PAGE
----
Lunar New Year (FYI: it’s the Year of the Pig!) was celebrated just last week! This provides the perfect time to take a peek inside my recent shoot at the first American location of the Bejing-based dumpling house, Ja Jiaozi.
Here’s a fun Chinese New Year fact: Dumplings, or Ja Jiaozi, are eaten because the crescent shape resemble ancient Chinese money, and consuming them is intended to bring fortune to your family for the following year.
With that in mind, I’ll admit that I did my very best to bring fortune to my family when I ate here! 🙂
I love any opportunity to work with CallisonRTKL, and as a major dumpling fan myself, this shoot was an opportunity to merge so many of my favorite things!
A Welcomed Shift
While every project is distinctive in its own way, I shoot primarily in shared spaces that are more corporate in nature – so the hustle and bustle of a restaurant space is a welcomed shift in gears. Over the years, I find it so interesting to see the similarities and trends of shared spaces regardless of their use. Shared space almost always comes with a welcoming energy, a periodic sense of calm and occasional sense of chaos as people come and go, and (in the case of all my clients!) thoughtful design elements to allow for private corners and large-scale gatherings.
Work and Play
Photographing within a working restaurant space is a unique challenge because there are two very distinct camps of people involved in the space: those that are working and those that are not!
Navigating between the relaxed and the working worlds in the same space is tricky as a photographer, and my team and I work quickly and quietly so that we don’t disrupt the distinct hum that comes from a busy professional kitchen space. At Ja Jiaozi every dumpling is handmade to order, so the sense of urgency was continuous and only increased as they got busier. As a photographer who has waited patiently for the perfect twilight shot of an exterior and then hustled to capture that moment before the sun fully sets, I can genuinely relate to the way the kitchen staff feels during a dinner rush!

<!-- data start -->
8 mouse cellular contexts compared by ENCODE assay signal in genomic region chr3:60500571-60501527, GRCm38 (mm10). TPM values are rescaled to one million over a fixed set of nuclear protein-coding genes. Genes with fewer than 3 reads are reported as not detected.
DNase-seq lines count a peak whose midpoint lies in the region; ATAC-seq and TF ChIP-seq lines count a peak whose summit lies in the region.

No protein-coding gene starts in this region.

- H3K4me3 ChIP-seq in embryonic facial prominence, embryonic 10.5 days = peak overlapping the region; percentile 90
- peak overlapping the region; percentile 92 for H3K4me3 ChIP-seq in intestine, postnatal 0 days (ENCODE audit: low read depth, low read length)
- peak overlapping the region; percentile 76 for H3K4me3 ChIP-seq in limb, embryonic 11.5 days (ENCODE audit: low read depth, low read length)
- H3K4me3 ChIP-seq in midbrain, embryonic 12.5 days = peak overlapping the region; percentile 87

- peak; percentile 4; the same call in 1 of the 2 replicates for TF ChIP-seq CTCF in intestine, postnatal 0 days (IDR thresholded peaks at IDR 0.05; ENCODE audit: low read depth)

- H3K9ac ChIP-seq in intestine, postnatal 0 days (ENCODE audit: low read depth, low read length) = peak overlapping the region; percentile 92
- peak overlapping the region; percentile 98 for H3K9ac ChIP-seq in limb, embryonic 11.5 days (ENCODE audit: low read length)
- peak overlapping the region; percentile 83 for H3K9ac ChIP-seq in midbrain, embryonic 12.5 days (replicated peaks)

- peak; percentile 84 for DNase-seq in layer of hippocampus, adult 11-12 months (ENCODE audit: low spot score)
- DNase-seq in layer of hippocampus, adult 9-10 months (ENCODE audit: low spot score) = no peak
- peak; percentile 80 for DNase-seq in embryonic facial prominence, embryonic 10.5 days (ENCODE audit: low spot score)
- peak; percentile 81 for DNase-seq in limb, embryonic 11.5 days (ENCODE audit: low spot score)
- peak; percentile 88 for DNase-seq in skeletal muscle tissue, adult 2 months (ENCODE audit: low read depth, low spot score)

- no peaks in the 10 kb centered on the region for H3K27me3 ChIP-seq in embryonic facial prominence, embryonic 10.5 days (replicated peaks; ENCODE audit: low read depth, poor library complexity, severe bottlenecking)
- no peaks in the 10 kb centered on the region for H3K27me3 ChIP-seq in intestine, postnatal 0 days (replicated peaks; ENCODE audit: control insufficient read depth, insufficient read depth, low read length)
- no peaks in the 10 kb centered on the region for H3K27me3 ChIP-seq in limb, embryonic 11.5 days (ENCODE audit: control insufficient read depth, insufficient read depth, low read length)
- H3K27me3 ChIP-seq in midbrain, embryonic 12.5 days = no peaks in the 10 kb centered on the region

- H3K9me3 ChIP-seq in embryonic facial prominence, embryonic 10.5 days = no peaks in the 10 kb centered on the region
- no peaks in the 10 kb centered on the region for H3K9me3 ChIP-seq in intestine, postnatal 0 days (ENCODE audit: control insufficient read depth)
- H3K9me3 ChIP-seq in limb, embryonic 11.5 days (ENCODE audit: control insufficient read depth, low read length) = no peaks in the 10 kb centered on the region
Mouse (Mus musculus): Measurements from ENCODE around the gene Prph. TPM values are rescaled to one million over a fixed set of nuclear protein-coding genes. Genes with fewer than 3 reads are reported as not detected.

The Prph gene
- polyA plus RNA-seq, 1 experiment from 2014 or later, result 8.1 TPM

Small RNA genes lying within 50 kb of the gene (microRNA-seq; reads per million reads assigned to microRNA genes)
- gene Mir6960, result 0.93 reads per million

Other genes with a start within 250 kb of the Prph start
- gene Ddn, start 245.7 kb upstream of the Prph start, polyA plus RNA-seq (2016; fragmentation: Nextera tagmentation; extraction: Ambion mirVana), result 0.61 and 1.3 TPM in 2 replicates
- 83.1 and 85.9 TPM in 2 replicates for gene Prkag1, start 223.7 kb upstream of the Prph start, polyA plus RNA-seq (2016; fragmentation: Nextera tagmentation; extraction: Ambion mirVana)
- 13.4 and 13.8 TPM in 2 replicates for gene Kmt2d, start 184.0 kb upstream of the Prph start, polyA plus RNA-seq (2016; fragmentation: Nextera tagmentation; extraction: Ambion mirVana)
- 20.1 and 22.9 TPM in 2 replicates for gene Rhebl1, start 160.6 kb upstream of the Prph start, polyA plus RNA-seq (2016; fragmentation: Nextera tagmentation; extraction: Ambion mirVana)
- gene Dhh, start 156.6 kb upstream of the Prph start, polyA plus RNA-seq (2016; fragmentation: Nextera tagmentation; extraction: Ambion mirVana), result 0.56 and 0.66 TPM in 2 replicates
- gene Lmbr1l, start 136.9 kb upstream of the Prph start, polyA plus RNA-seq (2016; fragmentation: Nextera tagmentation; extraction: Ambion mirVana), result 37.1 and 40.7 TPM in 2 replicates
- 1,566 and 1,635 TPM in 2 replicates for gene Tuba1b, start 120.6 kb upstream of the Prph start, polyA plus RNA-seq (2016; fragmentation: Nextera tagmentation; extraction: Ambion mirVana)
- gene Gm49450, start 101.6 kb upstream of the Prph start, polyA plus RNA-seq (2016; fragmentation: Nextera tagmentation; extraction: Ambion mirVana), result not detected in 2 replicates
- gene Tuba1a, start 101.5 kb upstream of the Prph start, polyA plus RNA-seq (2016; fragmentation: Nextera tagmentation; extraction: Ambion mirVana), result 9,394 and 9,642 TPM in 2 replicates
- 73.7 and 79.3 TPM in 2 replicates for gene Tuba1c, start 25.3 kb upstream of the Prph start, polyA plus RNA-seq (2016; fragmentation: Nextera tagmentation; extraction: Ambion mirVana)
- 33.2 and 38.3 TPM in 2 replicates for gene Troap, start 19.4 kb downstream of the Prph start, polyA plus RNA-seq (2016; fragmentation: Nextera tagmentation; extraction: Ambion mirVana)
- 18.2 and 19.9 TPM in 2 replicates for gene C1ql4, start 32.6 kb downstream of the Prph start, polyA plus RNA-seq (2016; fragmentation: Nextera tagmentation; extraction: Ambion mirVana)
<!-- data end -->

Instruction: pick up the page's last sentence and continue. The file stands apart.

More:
Fresh New Location
As the first American location of a very popular Beijing-based dumpling house, I can only imagine how complex the international grand-opening process must have been to coordinate.
(side note: can you imagine how much global video chatting went on? So much!)
When spaces are added onto existing buildings or remodeled to fit older spaces, there is often a visible split between the older and newer elements. But, when new design is executed in a brand new space such as at Ja Jiaozi, it really allows designers to run full speed and gives me an opportunity to highlight the thoughtfulness of it all when it is completed. I enjoy taking care to include as much as I can in each frame – from the sauce caddies on the tables, to the coordinated decorative wood and ceramics, to the clean grey shade that continues across the floor and walls – so that any viewer can quickly feel how complete the design feels within this dining atmosphere.
Dining in dark moody booths can be romantic or harken to the old hollywood days of steakhouses and Frank Sinatra, but as a photographer I’ll take natural light and picture windows any day!
Shooting indoor shared space with an open floor plan allows every shot to feel like a showcase of sorts. With different activities happening in every corner of the space and diners at various stages of ordering and eating, my job becomes complex quickly.
In the case of a restaurant space, I also have to consider the reality of pointing a camera at people while they are chewing – which, if you’ve ever been caught in a candid family photo at Thanksgiving, you probably know can be a less-than-flattering moment for just about anyone. With that said, I love the extra challenge of really staying aware of my timing to keep diners comfortable and relaxed while I photograph around them.
Searching Out Great Eats!
Discovering the best places to eat while I’m on location
After a long day of work, my team and I (very literally) feasted on boiled dumplings, fried rice, cold noodles, stir fried vegetables, and milk tea for the road. I will certainly return here the next time I am in Irvine!